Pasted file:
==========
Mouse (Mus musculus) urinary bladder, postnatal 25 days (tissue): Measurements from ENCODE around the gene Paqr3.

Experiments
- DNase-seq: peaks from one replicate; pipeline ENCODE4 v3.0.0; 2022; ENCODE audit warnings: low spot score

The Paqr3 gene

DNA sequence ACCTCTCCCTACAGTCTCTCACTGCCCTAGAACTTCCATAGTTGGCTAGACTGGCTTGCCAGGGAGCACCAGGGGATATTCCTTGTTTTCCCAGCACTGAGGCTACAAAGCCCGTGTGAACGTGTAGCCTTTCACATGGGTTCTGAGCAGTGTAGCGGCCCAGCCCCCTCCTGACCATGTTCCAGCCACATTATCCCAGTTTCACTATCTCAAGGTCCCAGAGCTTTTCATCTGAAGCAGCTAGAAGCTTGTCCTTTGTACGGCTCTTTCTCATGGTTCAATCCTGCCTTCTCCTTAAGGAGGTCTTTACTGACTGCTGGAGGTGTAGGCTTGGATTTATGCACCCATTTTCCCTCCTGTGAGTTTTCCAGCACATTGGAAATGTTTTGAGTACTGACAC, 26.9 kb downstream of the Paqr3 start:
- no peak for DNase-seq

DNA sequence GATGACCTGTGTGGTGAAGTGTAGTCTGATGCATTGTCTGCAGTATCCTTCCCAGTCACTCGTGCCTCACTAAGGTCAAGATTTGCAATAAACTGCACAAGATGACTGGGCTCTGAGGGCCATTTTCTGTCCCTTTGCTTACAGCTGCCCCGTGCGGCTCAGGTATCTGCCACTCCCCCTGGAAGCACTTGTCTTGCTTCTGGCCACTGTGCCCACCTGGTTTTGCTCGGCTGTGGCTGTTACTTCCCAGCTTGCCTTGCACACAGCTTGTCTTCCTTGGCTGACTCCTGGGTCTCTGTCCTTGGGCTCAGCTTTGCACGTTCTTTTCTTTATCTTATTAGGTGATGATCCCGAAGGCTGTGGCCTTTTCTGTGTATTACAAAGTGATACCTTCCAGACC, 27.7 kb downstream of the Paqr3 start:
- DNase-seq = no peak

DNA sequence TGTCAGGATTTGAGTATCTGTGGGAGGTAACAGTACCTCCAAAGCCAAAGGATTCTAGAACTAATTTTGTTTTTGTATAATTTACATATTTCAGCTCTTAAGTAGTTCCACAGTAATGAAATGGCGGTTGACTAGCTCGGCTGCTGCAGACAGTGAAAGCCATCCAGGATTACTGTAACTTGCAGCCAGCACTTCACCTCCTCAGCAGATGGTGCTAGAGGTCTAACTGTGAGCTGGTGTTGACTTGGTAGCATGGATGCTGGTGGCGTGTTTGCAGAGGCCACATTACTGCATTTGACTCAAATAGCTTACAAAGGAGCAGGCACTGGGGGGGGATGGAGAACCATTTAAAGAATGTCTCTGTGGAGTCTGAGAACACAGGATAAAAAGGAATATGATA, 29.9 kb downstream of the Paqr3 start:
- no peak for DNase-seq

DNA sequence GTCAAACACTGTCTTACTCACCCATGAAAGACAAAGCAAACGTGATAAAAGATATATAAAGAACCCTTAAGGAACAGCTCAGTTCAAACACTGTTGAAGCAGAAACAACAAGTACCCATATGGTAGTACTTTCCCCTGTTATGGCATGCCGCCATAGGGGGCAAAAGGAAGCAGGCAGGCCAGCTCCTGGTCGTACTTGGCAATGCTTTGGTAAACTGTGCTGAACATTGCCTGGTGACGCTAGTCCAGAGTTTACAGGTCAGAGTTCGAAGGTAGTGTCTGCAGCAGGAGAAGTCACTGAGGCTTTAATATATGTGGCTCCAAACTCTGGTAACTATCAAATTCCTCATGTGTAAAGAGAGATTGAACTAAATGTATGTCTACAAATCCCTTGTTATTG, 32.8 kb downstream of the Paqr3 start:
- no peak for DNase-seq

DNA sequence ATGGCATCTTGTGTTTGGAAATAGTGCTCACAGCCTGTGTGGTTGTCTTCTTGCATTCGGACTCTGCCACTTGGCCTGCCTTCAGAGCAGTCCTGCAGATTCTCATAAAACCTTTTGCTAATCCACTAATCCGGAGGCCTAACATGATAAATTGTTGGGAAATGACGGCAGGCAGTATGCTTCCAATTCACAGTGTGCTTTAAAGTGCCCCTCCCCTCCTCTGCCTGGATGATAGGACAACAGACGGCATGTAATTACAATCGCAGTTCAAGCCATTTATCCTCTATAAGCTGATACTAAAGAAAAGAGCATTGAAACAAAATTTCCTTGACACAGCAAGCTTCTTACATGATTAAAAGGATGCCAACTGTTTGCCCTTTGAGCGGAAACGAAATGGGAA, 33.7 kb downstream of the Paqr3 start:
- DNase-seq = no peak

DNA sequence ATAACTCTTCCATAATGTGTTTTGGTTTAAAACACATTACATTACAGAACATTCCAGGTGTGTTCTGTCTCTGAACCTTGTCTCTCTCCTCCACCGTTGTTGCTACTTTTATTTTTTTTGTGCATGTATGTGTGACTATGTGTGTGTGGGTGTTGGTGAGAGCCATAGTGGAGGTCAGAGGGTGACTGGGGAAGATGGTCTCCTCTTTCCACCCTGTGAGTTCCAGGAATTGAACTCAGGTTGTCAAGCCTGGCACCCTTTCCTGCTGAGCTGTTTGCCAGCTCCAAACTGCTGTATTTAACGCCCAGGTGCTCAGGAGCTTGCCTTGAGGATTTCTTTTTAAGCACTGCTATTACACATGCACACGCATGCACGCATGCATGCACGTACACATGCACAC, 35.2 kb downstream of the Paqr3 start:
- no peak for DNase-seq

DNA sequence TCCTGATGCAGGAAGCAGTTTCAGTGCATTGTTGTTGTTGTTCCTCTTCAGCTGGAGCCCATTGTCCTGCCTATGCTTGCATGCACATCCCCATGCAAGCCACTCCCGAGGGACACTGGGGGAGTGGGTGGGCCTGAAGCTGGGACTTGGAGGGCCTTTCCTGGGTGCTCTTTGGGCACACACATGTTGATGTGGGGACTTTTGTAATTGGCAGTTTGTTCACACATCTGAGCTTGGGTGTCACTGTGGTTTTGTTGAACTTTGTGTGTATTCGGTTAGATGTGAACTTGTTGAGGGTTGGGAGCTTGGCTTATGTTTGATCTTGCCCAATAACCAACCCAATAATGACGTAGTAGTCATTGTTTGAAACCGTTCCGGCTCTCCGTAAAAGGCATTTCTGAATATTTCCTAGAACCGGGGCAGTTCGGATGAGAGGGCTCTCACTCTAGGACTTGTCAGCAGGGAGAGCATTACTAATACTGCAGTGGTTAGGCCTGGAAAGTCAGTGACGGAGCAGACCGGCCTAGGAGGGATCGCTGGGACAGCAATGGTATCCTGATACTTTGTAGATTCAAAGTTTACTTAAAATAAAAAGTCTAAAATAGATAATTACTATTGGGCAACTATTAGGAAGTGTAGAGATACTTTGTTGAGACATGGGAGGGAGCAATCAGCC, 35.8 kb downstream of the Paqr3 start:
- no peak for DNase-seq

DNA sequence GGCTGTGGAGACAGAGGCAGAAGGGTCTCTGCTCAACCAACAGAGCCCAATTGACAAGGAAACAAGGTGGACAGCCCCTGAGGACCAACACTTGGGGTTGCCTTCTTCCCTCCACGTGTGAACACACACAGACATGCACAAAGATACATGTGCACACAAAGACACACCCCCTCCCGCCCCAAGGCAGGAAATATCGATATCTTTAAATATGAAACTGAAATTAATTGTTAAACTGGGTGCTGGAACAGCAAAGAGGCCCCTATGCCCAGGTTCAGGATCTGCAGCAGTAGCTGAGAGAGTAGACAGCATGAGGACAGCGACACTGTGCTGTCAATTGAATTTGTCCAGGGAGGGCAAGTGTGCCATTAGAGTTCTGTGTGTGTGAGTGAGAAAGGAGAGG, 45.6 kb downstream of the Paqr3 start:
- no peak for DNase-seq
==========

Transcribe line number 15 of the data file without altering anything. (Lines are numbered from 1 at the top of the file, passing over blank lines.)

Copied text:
DNA sequence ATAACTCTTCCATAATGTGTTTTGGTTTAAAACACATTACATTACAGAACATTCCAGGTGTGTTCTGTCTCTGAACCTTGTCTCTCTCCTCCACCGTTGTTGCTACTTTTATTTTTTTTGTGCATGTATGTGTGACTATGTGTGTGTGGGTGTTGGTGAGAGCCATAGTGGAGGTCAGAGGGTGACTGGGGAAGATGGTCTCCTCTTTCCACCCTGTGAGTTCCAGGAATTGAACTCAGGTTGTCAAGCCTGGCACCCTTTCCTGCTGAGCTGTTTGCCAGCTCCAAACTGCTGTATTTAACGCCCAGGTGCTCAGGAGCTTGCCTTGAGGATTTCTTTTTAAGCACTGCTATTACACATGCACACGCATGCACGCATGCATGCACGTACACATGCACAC, 35.2 kb downstream of the Paqr3 start: